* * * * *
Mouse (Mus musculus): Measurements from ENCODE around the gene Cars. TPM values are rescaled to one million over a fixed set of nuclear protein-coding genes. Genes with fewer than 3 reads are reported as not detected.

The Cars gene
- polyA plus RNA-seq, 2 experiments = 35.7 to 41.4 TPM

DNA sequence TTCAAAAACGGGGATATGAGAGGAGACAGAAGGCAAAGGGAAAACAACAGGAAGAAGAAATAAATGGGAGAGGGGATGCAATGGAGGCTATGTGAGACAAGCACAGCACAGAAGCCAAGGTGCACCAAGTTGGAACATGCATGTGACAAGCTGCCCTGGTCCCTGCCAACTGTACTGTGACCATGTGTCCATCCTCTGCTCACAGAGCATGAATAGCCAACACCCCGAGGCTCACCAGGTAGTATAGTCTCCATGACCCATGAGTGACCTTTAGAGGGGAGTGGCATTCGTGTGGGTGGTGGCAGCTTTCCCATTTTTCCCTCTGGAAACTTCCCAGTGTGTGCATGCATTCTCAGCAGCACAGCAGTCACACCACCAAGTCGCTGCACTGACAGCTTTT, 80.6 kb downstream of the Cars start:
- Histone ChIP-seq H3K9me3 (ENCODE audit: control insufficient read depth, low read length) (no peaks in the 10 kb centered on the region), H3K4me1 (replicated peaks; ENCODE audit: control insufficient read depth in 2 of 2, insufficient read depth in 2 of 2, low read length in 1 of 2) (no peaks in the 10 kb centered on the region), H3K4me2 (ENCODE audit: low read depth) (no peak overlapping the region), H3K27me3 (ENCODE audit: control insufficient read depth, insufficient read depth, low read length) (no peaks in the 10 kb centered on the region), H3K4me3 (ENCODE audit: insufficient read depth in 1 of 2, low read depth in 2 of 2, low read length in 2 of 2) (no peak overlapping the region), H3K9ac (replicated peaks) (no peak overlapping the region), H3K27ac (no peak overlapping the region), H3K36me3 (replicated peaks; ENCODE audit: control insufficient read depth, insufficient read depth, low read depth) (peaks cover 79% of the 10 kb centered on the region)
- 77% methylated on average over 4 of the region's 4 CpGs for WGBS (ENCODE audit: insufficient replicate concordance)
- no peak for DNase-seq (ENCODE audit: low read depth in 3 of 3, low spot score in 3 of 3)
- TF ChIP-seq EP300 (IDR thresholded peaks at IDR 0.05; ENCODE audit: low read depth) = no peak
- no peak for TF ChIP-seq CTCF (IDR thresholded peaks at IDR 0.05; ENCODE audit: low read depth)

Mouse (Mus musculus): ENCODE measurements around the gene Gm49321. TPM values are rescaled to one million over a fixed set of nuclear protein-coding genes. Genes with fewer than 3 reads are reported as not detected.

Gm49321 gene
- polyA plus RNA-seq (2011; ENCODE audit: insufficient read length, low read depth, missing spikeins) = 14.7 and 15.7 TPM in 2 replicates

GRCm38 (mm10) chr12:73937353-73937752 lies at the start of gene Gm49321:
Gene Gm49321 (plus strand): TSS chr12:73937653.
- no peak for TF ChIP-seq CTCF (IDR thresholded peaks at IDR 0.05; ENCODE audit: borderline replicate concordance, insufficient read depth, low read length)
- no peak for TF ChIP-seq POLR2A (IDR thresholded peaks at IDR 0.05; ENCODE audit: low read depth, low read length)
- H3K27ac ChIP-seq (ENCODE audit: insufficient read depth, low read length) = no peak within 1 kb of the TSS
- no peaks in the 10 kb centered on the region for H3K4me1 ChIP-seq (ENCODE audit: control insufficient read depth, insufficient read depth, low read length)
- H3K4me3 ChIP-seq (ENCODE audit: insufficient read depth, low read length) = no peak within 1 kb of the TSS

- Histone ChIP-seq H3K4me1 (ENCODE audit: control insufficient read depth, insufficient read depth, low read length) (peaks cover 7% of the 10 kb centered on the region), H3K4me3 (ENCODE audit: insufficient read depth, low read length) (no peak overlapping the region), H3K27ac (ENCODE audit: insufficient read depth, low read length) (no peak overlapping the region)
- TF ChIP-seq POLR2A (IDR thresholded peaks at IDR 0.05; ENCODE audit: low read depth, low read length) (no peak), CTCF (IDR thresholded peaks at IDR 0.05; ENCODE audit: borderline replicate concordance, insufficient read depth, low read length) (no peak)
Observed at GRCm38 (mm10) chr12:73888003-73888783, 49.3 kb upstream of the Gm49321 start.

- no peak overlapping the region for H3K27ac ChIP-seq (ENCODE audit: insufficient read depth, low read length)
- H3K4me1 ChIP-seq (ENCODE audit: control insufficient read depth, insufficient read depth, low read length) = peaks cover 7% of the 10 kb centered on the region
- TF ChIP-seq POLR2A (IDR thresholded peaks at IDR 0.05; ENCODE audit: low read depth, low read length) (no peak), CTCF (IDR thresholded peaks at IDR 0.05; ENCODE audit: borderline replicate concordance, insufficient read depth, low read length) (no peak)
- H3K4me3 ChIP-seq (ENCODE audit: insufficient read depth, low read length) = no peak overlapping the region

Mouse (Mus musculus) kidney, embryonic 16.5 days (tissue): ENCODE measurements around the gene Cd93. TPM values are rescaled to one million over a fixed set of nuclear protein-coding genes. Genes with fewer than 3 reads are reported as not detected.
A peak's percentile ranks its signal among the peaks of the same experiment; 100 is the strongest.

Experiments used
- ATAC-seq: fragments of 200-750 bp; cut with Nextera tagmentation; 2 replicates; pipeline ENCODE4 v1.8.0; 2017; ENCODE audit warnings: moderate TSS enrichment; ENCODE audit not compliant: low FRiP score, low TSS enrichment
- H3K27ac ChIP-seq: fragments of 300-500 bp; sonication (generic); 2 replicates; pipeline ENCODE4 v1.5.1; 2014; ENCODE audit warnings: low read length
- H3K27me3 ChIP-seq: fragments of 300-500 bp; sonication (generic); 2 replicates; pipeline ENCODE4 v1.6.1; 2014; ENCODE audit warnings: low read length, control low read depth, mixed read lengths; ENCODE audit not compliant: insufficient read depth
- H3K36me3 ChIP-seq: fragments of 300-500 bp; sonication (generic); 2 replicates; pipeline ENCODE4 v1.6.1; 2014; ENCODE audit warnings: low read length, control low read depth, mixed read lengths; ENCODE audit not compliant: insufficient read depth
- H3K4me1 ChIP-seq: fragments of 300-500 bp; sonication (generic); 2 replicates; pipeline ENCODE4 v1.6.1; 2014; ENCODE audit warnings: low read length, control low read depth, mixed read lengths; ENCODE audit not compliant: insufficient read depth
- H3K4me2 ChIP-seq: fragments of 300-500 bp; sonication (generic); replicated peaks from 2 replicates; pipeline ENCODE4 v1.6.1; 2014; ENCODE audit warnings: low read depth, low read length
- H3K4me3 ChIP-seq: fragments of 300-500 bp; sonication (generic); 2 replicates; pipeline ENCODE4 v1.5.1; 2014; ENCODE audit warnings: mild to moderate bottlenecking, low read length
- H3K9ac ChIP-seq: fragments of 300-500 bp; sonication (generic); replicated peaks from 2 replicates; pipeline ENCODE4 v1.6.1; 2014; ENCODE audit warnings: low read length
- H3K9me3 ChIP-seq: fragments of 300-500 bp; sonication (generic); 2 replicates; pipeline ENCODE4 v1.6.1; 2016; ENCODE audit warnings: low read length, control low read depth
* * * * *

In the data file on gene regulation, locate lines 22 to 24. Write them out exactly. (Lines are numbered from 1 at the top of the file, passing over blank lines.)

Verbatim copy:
Observed at GRCm38 (mm10) chr12:73888003-73888783, 49.3 kb upstream of the Gm49321 start.

- no peak overlapping the region for H3K27ac ChIP-seq (ENCODE audit: insufficient read depth, low read length)
- H3K4me1 ChIP-seq (ENCODE audit: control insufficient read depth, insufficient read depth, low read length) = peaks cover 7% of the 10 kb centered on the region